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India probes its first human death from bird flu

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India is investigating its first documented human death from bird flu after an 11-year-old boy succumbed to the disease earlier this month, says the health ministry.

The boy was admitted to New Delhi’s premier All India Institute of Medical Sciences on July 2. He died on Tuesday after a multiorgan failure, a government statement said late on Wednesday.

Health workers treating the patient and the boy’s family have been kept in isolation, and authorities have launched contact tracing, the statement said.

In Haryana, the boy’s home state in India’s north, the Animal Husbandry Department has not found any suspected case of bird flu but has stepped up surveillance, it said.

Genome sequencing and virus isolation is in process and an epidemiological investigation has been initiated, the health ministry said.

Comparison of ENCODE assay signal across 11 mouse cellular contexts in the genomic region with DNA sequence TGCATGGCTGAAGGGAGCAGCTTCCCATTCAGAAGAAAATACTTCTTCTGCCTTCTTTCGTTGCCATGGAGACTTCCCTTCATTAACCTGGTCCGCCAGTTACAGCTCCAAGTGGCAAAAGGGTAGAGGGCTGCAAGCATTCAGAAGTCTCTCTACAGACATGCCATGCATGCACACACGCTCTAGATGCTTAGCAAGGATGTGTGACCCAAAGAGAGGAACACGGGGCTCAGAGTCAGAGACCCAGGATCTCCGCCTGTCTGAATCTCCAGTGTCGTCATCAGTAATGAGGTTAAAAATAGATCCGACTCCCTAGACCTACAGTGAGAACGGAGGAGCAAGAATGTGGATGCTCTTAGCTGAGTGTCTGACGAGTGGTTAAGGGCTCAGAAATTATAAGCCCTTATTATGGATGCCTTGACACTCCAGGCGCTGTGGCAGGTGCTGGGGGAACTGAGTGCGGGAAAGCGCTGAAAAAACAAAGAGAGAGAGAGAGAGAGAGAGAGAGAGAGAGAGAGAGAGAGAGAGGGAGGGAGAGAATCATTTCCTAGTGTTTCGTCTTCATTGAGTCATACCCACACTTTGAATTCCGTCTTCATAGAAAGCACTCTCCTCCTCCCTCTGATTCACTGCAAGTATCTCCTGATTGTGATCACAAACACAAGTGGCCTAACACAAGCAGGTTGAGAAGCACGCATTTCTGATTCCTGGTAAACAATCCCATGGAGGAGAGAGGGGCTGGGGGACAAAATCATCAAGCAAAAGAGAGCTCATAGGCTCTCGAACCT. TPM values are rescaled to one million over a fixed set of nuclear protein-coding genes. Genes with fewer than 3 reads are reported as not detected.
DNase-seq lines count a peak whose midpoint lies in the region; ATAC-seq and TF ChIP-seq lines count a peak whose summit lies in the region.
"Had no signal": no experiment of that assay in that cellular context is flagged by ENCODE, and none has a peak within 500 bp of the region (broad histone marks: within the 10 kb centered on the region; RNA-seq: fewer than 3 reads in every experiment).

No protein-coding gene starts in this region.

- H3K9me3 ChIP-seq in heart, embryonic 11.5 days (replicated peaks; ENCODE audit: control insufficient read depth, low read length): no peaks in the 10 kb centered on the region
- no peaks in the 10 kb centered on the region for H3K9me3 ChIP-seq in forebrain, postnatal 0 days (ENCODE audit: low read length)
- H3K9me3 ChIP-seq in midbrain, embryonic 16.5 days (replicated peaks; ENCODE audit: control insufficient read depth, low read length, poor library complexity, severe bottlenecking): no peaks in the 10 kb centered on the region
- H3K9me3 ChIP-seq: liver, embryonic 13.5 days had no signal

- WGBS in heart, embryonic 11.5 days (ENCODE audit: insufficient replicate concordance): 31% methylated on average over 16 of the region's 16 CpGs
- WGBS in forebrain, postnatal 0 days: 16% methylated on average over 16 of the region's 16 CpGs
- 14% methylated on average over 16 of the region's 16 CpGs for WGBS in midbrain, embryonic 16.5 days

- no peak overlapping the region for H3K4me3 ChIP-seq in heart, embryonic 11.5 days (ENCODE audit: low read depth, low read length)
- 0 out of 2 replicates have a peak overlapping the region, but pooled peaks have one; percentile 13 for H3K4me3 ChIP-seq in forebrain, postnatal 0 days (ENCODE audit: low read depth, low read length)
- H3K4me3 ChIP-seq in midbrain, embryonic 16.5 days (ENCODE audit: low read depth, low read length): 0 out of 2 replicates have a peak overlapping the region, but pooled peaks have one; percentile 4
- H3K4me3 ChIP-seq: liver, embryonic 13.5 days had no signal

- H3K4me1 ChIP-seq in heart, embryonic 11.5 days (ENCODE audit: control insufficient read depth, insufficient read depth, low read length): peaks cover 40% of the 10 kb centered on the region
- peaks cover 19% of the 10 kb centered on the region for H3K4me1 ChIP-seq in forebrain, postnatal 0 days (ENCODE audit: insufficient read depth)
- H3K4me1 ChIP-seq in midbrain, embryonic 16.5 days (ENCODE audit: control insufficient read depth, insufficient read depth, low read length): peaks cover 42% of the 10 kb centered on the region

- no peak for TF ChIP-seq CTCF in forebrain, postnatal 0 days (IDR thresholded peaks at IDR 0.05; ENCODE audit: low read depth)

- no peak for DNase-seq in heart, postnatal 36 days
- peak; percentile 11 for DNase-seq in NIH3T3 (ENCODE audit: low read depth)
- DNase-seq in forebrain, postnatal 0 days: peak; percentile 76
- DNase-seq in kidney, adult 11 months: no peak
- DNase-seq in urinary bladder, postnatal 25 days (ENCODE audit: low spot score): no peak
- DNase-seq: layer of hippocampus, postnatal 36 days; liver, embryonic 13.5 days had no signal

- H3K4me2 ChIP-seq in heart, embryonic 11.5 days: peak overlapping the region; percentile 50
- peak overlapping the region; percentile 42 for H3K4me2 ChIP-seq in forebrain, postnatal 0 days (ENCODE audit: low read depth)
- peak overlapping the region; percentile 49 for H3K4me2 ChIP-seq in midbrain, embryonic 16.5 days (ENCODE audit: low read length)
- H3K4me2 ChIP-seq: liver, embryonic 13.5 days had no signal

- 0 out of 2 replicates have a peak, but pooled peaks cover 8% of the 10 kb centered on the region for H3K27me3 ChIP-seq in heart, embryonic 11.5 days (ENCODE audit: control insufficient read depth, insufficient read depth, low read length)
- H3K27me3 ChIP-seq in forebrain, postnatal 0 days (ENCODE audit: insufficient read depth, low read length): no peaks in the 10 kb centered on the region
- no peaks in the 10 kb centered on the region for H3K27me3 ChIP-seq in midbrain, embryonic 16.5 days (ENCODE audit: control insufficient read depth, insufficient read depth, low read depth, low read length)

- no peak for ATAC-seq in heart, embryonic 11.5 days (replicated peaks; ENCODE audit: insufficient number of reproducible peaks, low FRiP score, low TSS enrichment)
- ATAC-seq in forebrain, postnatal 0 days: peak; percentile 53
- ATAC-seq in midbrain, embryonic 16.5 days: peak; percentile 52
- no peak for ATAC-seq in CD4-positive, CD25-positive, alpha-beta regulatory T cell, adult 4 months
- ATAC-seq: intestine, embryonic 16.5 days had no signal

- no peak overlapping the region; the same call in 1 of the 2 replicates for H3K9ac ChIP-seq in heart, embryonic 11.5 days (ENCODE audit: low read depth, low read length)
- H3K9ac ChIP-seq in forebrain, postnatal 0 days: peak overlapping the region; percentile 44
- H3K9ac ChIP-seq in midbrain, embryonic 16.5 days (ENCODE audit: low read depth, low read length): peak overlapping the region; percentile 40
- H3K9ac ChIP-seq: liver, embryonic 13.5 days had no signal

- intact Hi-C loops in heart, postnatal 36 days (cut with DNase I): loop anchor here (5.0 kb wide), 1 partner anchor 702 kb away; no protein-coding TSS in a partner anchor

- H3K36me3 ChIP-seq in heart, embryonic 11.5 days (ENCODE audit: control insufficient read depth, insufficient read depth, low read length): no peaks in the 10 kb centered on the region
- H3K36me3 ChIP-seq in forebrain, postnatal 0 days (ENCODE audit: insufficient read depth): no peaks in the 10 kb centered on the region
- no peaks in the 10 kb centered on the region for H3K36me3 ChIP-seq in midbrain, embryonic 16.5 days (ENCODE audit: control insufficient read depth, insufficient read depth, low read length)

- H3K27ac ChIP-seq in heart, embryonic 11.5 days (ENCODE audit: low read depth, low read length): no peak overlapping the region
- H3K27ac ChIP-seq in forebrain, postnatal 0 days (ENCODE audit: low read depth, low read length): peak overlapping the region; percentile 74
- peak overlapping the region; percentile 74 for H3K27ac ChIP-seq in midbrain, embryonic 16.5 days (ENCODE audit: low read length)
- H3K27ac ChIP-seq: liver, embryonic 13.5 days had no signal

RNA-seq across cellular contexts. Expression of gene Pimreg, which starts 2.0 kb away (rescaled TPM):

The boy lived in Gurgaon, on the outskirts of capital New Delhi, and was also suffering from leukaemia and pneumonia, a report by the AFP news agency said on Thursday.

The death from the bird flu virus of the H5N1 strain highlights a potential new risk for the world’s second-most populous nation battling the coronavirus pandemic, which has infected more than 31 million people and killed over 400,000.

India has seen more than half a dozen bird flu outbreaks in poultry in the past 20 years, all of which were brought under control, with no human cases reported in the country previously.

Avian influenza occurs mainly in birds and poultry. In 2008, millions of poultry were culled in India.

But cases of transmission between humans are extremely rare.

H5N1 first broke out in 1997, then spread between 2003 and 2011, while H7N9 was first detected in 2013.

Two strains of bird flu, H5N1 and H7N9, first found in 2013, led to human contamination in Asia through infected birds.

H7N9 has infected 1,668 people and killed 616 since 2013, according to the United Nations’ Food and Agriculture Organization.

In the Indian case, the ministry said, the virus belonged to the H5Nx subtype, considered worrying as they have proven to evolve into highly dangerous strains.

Last month, China revealed its first human case of bird flu and in February, Russia detected the disease among workers at a poultry factory.

Source: Al Jazeera

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